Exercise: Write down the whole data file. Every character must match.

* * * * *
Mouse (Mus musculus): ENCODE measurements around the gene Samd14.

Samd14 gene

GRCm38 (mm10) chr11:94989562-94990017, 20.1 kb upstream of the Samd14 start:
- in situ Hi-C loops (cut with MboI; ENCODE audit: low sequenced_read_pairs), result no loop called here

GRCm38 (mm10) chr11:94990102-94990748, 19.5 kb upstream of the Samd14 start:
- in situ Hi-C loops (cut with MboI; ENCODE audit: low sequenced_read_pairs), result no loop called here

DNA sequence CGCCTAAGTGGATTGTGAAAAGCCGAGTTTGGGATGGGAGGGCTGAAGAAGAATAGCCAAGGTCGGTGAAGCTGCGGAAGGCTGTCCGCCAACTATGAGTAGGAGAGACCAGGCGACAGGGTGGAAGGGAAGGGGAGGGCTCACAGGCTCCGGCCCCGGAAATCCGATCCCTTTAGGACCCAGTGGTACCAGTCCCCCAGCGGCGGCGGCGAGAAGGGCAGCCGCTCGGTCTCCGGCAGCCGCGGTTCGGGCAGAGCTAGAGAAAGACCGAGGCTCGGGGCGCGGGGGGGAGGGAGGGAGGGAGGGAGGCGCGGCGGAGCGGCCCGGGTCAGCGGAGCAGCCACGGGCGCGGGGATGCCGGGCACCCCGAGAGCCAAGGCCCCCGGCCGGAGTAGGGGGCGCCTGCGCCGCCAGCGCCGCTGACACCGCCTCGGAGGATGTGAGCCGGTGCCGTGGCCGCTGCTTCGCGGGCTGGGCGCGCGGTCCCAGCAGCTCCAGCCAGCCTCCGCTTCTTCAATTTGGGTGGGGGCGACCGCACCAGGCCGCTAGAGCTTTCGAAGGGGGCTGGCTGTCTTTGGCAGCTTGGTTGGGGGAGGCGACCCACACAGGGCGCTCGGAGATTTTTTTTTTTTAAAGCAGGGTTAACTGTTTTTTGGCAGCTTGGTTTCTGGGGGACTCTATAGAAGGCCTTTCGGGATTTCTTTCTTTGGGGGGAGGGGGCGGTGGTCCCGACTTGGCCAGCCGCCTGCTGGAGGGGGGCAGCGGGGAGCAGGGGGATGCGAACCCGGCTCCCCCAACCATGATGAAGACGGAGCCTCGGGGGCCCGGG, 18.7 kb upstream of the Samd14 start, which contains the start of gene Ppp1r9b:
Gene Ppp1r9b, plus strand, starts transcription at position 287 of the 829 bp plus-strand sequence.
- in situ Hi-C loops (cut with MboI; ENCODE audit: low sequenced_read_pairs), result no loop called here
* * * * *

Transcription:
Mouse (Mus musculus): ENCODE measurements around the gene Samd14.

Samd14 gene

GRCm38 (mm10) chr11:94989562-94990017, 20.1 kb upstream of the Samd14 start:
- in situ Hi-C loops (cut with MboI; ENCODE audit: low sequenced_read_pairs), result no loop called here

GRCm38 (mm10) chr11:94990102-94990748, 19.5 kb upstream of the Samd14 start:
- in situ Hi-C loops (cut with MboI; ENCODE audit: low sequenced_read_pairs), result no loop called here

DNA sequence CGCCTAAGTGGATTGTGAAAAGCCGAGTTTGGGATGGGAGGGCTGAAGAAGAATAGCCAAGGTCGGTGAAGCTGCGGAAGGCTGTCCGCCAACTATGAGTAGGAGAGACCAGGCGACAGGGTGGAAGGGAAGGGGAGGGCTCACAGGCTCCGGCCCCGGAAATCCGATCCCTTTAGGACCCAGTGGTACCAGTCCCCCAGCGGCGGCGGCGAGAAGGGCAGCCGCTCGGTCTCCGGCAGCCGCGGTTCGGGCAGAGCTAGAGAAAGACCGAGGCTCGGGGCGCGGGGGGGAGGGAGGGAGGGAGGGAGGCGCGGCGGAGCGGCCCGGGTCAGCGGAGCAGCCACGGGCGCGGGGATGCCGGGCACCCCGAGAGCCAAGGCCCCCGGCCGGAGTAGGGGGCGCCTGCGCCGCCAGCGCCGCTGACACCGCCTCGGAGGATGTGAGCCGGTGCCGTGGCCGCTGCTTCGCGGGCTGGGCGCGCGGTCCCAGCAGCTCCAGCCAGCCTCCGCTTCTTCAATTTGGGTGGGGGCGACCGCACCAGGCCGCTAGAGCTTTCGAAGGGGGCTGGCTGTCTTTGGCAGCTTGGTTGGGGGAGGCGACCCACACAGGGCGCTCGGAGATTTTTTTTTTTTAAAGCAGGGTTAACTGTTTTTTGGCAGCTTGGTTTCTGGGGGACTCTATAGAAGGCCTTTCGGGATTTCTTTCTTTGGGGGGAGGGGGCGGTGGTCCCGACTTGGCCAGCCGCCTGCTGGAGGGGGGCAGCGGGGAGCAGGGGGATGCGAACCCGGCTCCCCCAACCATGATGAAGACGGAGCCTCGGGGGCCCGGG, 18.7 kb upstream of the Samd14 start, which contains the start of gene Ppp1r9b:
Gene Ppp1r9b, plus strand, starts transcription at position 287 of the 829 bp plus-strand sequence.
- in situ Hi-C loops (cut with MboI; ENCODE audit: low sequenced_read_pairs), result no loop called here